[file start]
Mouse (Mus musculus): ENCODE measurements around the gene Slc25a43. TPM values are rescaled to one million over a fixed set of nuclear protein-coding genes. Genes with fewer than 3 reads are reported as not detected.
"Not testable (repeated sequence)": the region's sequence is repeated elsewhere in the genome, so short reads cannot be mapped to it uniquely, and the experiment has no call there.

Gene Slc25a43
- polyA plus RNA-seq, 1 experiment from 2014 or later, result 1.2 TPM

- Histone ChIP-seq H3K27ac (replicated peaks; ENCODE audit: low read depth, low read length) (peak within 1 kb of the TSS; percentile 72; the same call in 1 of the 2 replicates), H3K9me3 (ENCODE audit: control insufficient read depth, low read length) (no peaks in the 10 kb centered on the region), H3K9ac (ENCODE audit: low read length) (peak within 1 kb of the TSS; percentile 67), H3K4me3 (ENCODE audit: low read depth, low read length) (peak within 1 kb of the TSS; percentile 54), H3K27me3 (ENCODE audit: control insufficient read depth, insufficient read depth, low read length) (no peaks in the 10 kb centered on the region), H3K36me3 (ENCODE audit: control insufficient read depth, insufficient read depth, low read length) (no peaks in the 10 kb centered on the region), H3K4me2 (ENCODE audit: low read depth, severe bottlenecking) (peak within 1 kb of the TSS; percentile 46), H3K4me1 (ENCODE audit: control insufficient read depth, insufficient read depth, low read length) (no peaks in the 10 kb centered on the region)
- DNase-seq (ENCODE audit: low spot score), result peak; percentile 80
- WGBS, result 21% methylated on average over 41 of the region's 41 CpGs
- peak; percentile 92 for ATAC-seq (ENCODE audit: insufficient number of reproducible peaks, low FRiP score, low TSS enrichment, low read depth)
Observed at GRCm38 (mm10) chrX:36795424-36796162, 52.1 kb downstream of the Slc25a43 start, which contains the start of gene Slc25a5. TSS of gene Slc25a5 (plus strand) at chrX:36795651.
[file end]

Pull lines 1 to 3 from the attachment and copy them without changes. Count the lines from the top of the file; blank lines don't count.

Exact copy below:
Mouse (Mus musculus): ENCODE measurements around the gene Slc25a43. TPM values are rescaled to one million over a fixed set of nuclear protein-coding genes. Genes with fewer than 3 reads are reported as not detected.
"Not testable (repeated sequence)": the region's sequence is repeated elsewhere in the genome, so short reads cannot be mapped to it uniquely, and the experiment has no call there.

Gene Slc25a43